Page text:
Discuss Malcolm’s belief that conking one’s hair was a step towards self-degradation.

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In the Autobiography of Malcolm X, Malcolm X discusses his discovery of the hairstyle called a "conk" when he is living in Roxbury, an African American neighborhood of Boston. He sees that many African American men straighten their hair through this process so that they appear to look more like white men. He later receives a conk himself, which he finds very painful.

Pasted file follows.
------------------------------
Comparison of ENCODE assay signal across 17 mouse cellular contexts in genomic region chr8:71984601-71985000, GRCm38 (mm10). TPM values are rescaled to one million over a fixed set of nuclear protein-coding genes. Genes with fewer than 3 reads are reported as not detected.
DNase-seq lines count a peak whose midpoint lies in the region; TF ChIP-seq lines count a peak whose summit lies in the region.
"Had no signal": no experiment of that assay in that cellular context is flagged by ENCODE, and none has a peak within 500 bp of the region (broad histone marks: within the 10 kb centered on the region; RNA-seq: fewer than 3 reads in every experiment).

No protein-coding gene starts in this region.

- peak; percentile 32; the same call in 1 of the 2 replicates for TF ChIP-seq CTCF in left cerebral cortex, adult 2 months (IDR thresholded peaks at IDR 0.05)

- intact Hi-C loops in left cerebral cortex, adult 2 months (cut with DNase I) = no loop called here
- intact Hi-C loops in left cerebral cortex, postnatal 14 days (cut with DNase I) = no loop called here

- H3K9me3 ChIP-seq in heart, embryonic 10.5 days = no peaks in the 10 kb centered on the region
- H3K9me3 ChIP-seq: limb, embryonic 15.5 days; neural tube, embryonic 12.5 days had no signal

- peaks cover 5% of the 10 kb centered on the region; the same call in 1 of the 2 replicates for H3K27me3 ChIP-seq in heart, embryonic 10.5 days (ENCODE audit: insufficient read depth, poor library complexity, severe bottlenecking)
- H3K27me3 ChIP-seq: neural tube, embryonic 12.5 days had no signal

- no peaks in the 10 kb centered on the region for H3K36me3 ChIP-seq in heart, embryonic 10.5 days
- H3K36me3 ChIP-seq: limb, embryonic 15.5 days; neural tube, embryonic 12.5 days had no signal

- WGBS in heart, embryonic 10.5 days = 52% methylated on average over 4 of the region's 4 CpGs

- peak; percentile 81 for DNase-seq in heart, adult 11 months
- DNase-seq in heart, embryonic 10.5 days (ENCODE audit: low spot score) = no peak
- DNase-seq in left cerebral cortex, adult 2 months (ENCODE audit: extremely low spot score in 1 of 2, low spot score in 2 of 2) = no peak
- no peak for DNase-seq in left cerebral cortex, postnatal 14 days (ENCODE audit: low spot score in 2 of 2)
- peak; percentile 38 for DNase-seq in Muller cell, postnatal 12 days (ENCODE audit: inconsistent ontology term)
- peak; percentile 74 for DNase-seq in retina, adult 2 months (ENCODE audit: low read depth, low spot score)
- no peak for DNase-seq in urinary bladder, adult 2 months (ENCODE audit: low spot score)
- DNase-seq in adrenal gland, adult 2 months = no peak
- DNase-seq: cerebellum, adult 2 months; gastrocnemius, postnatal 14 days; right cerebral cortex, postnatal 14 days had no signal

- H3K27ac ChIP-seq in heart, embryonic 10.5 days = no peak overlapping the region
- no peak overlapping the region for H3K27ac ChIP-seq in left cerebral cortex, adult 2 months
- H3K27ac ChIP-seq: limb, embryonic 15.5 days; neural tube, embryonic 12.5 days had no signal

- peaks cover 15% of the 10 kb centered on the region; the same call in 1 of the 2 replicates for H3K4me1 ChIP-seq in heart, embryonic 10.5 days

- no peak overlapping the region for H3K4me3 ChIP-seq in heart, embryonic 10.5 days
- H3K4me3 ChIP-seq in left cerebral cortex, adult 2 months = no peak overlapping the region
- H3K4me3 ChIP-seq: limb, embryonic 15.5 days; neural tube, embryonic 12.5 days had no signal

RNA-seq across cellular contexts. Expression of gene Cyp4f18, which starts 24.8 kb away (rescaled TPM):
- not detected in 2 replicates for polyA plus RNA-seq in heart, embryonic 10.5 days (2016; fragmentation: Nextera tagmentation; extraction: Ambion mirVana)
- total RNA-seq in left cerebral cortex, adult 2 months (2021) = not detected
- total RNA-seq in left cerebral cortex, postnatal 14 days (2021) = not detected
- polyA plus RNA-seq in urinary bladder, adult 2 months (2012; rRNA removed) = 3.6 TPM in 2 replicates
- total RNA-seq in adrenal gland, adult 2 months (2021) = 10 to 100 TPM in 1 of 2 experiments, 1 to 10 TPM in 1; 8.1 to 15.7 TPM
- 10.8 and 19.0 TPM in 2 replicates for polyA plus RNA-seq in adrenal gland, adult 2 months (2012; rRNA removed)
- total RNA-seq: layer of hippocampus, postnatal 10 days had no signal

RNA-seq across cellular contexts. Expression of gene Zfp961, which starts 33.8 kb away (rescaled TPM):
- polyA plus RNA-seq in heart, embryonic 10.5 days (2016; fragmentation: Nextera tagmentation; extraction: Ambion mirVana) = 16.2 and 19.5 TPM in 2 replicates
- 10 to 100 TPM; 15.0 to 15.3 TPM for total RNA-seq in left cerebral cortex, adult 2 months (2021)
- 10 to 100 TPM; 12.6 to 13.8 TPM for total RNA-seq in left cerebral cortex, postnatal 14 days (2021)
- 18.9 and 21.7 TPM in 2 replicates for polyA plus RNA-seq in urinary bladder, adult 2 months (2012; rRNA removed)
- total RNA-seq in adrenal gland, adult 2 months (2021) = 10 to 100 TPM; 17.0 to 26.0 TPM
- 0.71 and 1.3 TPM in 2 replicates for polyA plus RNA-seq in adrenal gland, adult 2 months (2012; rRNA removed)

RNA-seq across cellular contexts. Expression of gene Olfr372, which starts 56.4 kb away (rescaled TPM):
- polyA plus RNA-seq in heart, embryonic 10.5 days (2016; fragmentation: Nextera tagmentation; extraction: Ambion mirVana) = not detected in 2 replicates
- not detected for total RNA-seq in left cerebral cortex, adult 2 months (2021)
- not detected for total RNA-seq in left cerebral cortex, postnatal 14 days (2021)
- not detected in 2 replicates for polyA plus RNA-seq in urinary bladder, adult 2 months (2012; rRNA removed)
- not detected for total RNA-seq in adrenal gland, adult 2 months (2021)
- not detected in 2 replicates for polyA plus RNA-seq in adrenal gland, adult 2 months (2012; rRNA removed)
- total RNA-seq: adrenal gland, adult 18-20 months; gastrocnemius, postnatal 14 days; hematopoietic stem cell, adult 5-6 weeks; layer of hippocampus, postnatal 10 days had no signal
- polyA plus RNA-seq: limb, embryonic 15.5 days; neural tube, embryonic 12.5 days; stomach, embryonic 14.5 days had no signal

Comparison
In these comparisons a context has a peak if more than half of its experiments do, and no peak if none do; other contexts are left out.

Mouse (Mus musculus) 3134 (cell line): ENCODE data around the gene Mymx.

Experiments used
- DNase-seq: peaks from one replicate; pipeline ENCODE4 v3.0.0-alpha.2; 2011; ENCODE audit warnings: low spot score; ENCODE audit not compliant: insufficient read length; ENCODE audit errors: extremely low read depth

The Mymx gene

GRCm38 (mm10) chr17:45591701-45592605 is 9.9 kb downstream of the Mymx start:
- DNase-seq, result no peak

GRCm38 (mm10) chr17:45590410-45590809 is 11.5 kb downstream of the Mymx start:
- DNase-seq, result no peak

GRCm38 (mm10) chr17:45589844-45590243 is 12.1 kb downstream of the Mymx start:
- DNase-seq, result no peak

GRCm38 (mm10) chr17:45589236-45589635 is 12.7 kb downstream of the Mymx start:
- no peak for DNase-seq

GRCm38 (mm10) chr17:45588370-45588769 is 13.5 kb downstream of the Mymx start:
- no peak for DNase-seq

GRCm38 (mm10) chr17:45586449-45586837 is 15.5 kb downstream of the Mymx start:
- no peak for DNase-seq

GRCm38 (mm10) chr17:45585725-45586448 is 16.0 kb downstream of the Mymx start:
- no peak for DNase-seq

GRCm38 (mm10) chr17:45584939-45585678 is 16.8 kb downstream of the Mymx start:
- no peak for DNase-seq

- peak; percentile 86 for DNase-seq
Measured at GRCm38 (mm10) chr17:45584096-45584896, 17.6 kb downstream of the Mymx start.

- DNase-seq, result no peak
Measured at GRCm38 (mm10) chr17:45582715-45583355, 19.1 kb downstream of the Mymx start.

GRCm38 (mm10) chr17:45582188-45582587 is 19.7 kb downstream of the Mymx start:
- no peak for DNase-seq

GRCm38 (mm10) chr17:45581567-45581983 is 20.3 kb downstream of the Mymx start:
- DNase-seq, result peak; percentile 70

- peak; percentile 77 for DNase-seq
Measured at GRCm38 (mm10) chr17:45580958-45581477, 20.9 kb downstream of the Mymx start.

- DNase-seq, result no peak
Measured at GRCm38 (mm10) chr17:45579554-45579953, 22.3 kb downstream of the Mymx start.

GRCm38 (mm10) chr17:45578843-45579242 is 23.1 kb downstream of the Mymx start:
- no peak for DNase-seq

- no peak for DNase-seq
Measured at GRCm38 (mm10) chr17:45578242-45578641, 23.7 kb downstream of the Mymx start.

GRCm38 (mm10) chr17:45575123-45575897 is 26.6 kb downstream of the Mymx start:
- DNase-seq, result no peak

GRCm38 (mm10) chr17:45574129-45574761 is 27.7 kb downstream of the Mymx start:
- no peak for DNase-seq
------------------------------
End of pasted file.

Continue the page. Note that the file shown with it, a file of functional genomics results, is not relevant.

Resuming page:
He writes, "This was really my first big step towards self-degradation: when I endured all of that pain, literally burning my flesh to have it look like a white man's hair" (56). Malcolm X associates the conk with self-debasement because African American people endure pain to meet white beauty standards. He finds it degrading that they destroy their bodies to try to look like whites and, in the process, ignore their own beauty. He believes that it is part of the process of "brainwashing," in his words, that African Americans receive by which they begin to believe what is white is beautiful. In making themselves look more white, African Americans debase themselves.

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